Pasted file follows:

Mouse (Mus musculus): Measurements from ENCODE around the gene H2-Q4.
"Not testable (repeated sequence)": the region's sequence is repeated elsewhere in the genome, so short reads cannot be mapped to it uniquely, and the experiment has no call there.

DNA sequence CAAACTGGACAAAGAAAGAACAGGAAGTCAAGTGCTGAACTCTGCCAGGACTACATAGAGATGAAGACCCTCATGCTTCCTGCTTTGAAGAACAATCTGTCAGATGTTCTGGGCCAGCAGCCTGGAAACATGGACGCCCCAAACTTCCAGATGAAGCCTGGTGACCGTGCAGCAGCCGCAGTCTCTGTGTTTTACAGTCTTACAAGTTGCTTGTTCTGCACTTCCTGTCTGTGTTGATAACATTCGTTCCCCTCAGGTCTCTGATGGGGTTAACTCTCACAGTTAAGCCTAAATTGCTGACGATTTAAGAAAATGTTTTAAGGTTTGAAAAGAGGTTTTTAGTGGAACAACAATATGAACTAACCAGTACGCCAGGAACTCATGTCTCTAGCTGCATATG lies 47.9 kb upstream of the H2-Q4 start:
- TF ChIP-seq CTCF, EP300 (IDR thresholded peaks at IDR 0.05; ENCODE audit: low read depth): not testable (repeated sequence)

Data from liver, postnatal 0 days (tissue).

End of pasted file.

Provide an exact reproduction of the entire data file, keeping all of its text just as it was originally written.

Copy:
Mouse (Mus musculus): Measurements from ENCODE around the gene H2-Q4.
"Not testable (repeated sequence)": the region's sequence is repeated elsewhere in the genome, so short reads cannot be mapped to it uniquely, and the experiment has no call there.

DNA sequence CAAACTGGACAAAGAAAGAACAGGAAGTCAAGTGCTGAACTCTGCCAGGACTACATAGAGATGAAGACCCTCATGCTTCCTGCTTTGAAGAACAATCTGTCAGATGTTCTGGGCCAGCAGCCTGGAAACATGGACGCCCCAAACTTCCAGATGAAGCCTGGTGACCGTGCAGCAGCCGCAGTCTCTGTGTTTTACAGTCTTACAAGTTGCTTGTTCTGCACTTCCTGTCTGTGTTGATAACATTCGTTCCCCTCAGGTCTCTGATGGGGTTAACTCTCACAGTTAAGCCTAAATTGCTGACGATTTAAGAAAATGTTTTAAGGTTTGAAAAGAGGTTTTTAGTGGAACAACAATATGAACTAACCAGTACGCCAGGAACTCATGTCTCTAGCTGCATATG lies 47.9 kb upstream of the H2-Q4 start:
- TF ChIP-seq CTCF, EP300 (IDR thresholded peaks at IDR 0.05; ENCODE audit: low read depth): not testable (repeated sequence)

Data from liver, postnatal 0 days (tissue).